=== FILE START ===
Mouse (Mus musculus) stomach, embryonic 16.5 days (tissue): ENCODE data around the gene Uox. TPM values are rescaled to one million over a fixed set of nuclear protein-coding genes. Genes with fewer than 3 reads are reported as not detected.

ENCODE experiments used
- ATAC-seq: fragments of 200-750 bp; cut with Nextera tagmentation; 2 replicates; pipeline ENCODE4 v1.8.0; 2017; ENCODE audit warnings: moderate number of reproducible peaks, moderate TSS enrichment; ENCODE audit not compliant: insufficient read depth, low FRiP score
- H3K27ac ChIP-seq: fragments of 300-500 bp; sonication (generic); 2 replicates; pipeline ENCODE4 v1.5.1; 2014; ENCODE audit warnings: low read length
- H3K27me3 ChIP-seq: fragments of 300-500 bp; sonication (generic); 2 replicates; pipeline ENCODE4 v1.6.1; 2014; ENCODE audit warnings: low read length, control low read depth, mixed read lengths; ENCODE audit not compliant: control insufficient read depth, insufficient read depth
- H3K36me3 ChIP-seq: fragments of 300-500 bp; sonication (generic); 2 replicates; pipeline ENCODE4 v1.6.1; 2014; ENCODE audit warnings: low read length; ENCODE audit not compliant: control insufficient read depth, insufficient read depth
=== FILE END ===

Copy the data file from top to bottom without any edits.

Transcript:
Mouse (Mus musculus) stomach, embryonic 16.5 days (tissue): ENCODE data around the gene Uox. TPM values are rescaled to one million over a fixed set of nuclear protein-coding genes. Genes with fewer than 3 reads are reported as not detected.

ENCODE experiments used
- ATAC-seq: fragments of 200-750 bp; cut with Nextera tagmentation; 2 replicates; pipeline ENCODE4 v1.8.0; 2017; ENCODE audit warnings: moderate number of reproducible peaks, moderate TSS enrichment; ENCODE audit not compliant: insufficient read depth, low FRiP score
- H3K27ac ChIP-seq: fragments of 300-500 bp; sonication (generic); 2 replicates; pipeline ENCODE4 v1.5.1; 2014; ENCODE audit warnings: low read length
- H3K27me3 ChIP-seq: fragments of 300-500 bp; sonication (generic); 2 replicates; pipeline ENCODE4 v1.6.1; 2014; ENCODE audit warnings: low read length, control low read depth, mixed read lengths; ENCODE audit not compliant: control insufficient read depth, insufficient read depth
- H3K36me3 ChIP-seq: fragments of 300-500 bp; sonication (generic); 2 replicates; pipeline ENCODE4 v1.6.1; 2014; ENCODE audit warnings: low read length; ENCODE audit not compliant: control insufficient read depth, insufficient read depth